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Money for media mockery

In a potentially career-stalling move, satirist Robbie Nicol - aka White Man Behind a Desk - is biting the hand that feeds. He’s crowdfunded for a video to mock the major media companies' leaders and how public funding’s paid out to media. What's the method in this madness?

New Zealand television isn’t exactly overloaded with local comedy talent at the moment.

It’ll be a while until the next round of New Zealand On Air-funded funny shows make it back on Three and there’s no local comedy on TVNZ’s channels right now.

There are some comedy projects made for the web on TVNZ Ondemand though, but they take a bit of finding.

And when you find the section for the short, sharp takes on contemporary issues by White Man Behind a Desk - aka young satirist Robbie Nicol - there’s only this disappointing message:

“Unfortunately White Man Behind A Desk isn't available to watch right now. Add it to your favourites and we'll let you know when it becomes available,” says his page on TVNZ on Demand.

You can still fInd them on is YouTube channel and his Facebook page, but a project he’s working on now could make it harder for him to make it onto the small screen.

Recently he popped up on crowdfunding site Boosted asking for $2,000 for a not very career-enhancing project called “Fund us to mock the funders.”

“The WMBAD team is creating a new video to mock the funding models of New Zealand's private media companies, as well as the strange Staliny way in which our government funds content project by project,” says his plea on Boosted.

This week he surpassed the two-grand target easily. With the money in the bag, the ball is now in his court.

In his campaign video he named media company CEOs he has in his sights: TVNZ’s Kevin Kenrick, MediaWorks’ Michael Anderson and NZME’s Michael Boggs.

The bureaucrats at government's broadcasting funding agencies are clearly on his radar too.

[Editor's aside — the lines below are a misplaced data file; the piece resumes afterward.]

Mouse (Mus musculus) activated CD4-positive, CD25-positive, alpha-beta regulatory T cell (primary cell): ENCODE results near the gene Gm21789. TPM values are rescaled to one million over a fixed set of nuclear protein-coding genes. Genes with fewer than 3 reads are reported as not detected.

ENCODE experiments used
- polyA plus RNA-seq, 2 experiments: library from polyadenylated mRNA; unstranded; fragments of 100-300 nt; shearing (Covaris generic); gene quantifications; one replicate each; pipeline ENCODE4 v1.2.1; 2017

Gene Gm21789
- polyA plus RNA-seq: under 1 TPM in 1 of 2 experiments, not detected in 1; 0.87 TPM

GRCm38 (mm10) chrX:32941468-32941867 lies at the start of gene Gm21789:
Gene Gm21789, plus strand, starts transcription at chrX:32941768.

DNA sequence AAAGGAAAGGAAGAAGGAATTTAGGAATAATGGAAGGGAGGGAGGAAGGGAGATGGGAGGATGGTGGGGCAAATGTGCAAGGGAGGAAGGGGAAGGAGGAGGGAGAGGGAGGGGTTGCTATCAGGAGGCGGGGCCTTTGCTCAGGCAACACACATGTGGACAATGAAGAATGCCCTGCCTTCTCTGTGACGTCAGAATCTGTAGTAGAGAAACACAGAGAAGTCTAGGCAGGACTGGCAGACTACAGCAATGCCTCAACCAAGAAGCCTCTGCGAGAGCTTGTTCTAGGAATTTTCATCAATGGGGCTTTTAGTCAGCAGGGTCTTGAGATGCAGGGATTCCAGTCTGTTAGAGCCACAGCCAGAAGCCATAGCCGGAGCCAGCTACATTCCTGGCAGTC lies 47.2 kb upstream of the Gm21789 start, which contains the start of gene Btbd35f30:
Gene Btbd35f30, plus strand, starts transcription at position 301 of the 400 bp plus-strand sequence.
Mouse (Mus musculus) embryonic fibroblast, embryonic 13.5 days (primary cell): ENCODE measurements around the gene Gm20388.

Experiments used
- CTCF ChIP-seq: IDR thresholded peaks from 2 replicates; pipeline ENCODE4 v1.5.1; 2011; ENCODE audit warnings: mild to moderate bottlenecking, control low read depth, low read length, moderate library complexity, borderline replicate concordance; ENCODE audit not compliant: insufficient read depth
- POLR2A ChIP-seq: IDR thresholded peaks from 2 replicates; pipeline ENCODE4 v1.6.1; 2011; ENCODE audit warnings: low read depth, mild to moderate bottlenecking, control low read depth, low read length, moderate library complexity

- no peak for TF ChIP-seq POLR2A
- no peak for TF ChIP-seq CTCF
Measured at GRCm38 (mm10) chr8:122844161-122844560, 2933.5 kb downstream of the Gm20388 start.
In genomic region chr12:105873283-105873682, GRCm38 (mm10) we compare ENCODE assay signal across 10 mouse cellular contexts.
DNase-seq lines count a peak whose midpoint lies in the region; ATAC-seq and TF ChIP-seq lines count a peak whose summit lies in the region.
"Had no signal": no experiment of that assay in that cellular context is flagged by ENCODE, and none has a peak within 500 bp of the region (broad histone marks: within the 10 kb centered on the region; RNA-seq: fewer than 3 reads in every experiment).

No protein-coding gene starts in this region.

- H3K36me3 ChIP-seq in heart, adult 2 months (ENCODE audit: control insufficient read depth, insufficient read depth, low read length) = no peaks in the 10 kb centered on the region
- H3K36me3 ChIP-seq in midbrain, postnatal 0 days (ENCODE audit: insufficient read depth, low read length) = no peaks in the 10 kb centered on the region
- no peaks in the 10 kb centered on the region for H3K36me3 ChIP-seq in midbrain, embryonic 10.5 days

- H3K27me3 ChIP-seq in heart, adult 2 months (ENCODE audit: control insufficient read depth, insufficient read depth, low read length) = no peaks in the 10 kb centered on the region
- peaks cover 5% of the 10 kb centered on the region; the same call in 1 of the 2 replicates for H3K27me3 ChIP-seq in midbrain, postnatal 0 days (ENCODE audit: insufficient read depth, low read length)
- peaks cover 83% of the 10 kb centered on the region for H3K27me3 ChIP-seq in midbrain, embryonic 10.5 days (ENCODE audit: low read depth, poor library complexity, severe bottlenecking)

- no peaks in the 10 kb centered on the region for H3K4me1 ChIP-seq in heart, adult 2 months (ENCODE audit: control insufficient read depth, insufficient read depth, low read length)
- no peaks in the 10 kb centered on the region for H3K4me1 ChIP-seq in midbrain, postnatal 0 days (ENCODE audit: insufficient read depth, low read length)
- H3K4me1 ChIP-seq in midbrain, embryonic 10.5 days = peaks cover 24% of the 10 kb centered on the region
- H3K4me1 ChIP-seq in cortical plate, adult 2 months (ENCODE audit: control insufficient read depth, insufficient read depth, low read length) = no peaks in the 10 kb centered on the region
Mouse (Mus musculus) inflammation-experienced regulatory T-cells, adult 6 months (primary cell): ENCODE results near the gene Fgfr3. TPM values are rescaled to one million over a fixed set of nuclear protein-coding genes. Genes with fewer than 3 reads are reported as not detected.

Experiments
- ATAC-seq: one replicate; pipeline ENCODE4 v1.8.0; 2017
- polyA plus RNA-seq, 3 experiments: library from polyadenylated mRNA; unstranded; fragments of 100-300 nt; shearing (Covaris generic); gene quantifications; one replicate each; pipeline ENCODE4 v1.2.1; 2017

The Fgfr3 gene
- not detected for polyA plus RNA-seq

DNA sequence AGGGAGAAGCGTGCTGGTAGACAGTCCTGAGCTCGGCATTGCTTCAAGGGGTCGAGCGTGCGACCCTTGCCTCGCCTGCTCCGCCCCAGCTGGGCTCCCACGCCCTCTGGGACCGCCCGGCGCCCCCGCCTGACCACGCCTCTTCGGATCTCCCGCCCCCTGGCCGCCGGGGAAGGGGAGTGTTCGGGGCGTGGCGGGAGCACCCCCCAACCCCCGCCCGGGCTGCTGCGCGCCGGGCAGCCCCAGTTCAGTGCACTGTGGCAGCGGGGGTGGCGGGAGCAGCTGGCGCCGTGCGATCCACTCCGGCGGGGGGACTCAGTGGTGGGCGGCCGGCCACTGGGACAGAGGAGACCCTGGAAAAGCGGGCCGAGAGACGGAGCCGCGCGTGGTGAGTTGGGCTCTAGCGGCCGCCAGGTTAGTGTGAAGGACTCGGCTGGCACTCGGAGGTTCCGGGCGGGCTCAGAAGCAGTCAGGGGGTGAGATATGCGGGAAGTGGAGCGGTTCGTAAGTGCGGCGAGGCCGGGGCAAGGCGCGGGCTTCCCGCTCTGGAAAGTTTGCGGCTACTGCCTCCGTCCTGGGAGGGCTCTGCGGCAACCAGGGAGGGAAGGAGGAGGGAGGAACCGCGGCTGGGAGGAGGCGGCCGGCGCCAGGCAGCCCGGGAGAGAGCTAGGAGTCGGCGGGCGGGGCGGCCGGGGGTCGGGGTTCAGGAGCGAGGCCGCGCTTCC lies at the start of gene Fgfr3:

But why does he want to bite the hand that feeds comedians like him - by mocking the people that could fund and screen his work?

“It’s not a great idea,” he told Mediawatch.

“We are aware we’ve got the attention of some of those we mocked in the campaign video,” he said.

Certainly has.

Two of them are listed by Boosted as donors.

He told Mediawatch that MediaWorks Michael Anderson through in $20 and wrote a letter politely asking him to change the focus of his proposed video to his TV execs are underpaid.

“Michael Anderson will escape our mockery totally. He’s a great guy. And if he wants to send another $20, that’d be fantastic,” Robbie Nicol said.

It’s not the first time White Man Behind a Desk has looked at this. In 2015, when Mark Weldon was scorching the earth where MediaWorks current affairs show, he examined Money and the Media:

It’s rare for those who benefit from - or even depend upon - public funding to criticise the way it’s handed out. These days cash-strapped publishers are also applying for public money for digital media projects in addition to the broadcasters.

Is he going to suggest a better system as well as criticising the current one?

“Fundamentally we are going to look at what the government can do to make things better. We’ve only just started . . . but we are going to smack our heads against the table and try to suggest something better ... which will then be ignored,” he said.

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